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Increasingly, the FARC-EP is using weapons that cause significant and avoidable civilian casualties, in violation of international humanitarian rules. Among them are gas cylinder bombs, which are impossible to aim consistently and often strike civilian homes and shops as well as churches, health centers, and municipal offices, causing avoidable civilian casualties.

Gas cylinder bombs are made with a tank normally used to supply a household stove. The tank is loaded with fuel and shrapnel, then placed in a tube packed with dynamite. Typically, the tube is placed on the bed of a pickup truck positioned near the area that guerrillas intend to attack. The tank is launched when operators light a fuse linked to the dynamite charge. The tubes cannot be aimed accurately and are considered indiscriminate weapons.

The use of indiscriminate weapons is a violation of one of the most fundamental principles of the laws of war, which requires that combatants be distinguished from noncombatants and that military objectives be distinguished from protected property or protected places. Parties to a conflict must direct their operations only against military objectives.

Under Protocol I, article 51(4), indiscriminate attacks are prohibited. Indiscriminate attacks are attacks that are not directed solely against a military objective; that employ a method or means of combat that cannot be directed at a specific military objective; or employ a method or means of combat whose effects cannot be limited as required by the Protocol; and consequently, in each such case, are of a nature to strike military objectives and civilians or civilian objects without distinction.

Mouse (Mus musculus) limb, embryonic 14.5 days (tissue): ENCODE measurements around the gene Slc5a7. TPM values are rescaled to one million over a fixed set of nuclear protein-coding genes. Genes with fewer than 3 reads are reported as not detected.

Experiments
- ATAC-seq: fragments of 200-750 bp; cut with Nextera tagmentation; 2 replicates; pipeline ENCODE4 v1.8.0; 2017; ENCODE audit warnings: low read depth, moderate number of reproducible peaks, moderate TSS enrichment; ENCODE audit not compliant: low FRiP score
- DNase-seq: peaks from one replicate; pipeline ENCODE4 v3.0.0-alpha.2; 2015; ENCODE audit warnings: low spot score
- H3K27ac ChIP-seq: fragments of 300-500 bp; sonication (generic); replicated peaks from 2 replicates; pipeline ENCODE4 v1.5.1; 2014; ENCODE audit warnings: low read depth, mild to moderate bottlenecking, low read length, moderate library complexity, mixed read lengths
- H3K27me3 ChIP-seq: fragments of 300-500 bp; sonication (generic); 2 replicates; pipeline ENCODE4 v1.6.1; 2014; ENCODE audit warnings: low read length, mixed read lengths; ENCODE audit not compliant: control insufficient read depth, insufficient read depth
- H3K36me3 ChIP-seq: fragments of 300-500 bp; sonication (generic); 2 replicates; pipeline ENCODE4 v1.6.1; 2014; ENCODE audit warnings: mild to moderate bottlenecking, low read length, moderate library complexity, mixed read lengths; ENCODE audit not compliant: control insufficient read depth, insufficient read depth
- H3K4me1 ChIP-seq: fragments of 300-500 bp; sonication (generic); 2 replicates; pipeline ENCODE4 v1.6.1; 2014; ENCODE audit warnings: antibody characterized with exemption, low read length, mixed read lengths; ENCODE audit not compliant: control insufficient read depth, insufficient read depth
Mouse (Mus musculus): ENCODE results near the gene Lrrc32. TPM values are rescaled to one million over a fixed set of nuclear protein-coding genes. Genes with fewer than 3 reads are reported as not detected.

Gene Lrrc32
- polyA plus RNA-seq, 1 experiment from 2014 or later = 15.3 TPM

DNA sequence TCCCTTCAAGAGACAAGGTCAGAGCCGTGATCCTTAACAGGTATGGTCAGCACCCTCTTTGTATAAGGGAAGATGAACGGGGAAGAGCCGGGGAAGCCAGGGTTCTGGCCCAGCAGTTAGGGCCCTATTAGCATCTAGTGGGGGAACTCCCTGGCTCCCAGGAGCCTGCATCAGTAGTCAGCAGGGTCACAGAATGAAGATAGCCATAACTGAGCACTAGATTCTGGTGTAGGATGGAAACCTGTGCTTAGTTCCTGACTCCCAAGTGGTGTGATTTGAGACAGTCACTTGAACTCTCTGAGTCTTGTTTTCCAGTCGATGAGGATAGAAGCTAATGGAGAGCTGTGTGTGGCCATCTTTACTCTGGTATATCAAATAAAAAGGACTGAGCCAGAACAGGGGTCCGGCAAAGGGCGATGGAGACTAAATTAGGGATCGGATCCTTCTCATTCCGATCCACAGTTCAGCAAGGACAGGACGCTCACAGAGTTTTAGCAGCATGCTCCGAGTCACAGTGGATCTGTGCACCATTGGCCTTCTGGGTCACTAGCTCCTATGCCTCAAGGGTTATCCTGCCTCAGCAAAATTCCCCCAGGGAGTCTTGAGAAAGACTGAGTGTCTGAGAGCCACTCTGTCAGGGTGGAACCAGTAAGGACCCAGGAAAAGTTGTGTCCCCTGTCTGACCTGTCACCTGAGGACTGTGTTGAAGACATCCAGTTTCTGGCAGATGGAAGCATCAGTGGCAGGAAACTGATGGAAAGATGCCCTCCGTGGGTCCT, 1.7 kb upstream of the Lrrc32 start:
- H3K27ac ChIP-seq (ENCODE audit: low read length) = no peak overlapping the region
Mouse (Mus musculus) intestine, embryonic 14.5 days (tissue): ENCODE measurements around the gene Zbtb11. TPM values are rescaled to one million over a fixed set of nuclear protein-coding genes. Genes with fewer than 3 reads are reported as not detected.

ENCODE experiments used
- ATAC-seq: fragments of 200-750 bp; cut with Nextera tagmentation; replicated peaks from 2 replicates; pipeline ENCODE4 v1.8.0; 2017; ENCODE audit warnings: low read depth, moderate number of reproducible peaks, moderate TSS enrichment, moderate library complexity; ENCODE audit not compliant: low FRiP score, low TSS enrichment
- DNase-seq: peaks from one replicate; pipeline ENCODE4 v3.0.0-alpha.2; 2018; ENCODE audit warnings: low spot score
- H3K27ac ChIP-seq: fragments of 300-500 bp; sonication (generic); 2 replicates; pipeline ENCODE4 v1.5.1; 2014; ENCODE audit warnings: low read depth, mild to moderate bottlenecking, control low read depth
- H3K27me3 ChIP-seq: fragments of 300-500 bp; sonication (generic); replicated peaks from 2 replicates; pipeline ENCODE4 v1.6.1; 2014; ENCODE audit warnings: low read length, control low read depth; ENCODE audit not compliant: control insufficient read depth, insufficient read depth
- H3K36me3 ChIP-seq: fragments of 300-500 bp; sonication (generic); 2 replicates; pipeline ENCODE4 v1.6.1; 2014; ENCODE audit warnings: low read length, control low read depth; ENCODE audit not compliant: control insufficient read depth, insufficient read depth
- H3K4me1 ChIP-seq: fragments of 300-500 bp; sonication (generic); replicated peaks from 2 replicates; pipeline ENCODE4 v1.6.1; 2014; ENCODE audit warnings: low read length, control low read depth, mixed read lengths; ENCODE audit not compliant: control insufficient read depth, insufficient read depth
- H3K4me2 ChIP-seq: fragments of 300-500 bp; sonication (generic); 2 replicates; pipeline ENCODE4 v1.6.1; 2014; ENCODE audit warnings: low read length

Although this protocol applies only to situations of international armed conflict, the provisions prohibiting indiscriminate warfare are part of customary international law and are binding on all parties to both internal and international conflicts.

In Vigía del Fuerte, Antioquia, a FARC-EP attack with gas cylinder bombs on March 25, 2000 resulted in the deaths of six civilians as the gas cylinders exploded on their homes. Among the dead were Nuria del Caicedo, her four-year-old son Jair, and her three-year-old daughter Leydy. The town's center was left a ruin, with the parish building, the mayor's offices, the power company, and ten civilian dwellings destroyed.41

There have also been reports that the FARC-EP may be adding substances to these weapons to increase their destructive power. In San Antonio de los Micos, Tolima, for instance, the CNP reported that they had found signs that guerrillas had added ammonium nitrate to the gas cylinder bombs used in the February 25, 2001 attack on the town. Guerrillas destroyed the residence of the local priest and several civilian homes.42

The FARC-EP itself has recognized that these devices cause avoidable civilian casualties. In an interview with the newspaper Voz, Commander Jorge Briceño, known as "Mono Jojoy" and a member of the General Secretariat, said "What we have acknowledged is that mistakes have been committed with the use of [gas cylinders], the civilian population has been affected and this is not our intention."43

Nevertheless, the FARC-EP continues to use gas cylinder bombs. In the first four months of 2001, the FARC-EP used gas cylinder bombs in at least two attacks on Colombian towns.44

41 In the attack, the FARC-EP also allegedly violated the prohibition on killing combatants hors de combat. Twenty-three police agents died in the attack, and police reported that several had been executed and mutilated after surrendering. "Quemaron a alcalde de Vigía del Fuerte y mataron a dos niños," El Tiempo, March 28, 2000; "Vicepresidente exige a actores armados respeto al D.I.H.," El Tiempo, March 28, 2001.

42 "Guerra química," Cambio, March 5, 2001.

43 "Lo de los cilindros nos preocupa," VOZ: La verdad del pueblo, Edition 2086, March 21-27, 2001.

44 "Pueblo del Cauca cumple años entre las ruinas," El Tiempo, April 3, 2001; and "Policía tomó el control: 30 guerrilleros muertos en Ataco (Tolima)," El Tiempo, April 6, 2001.

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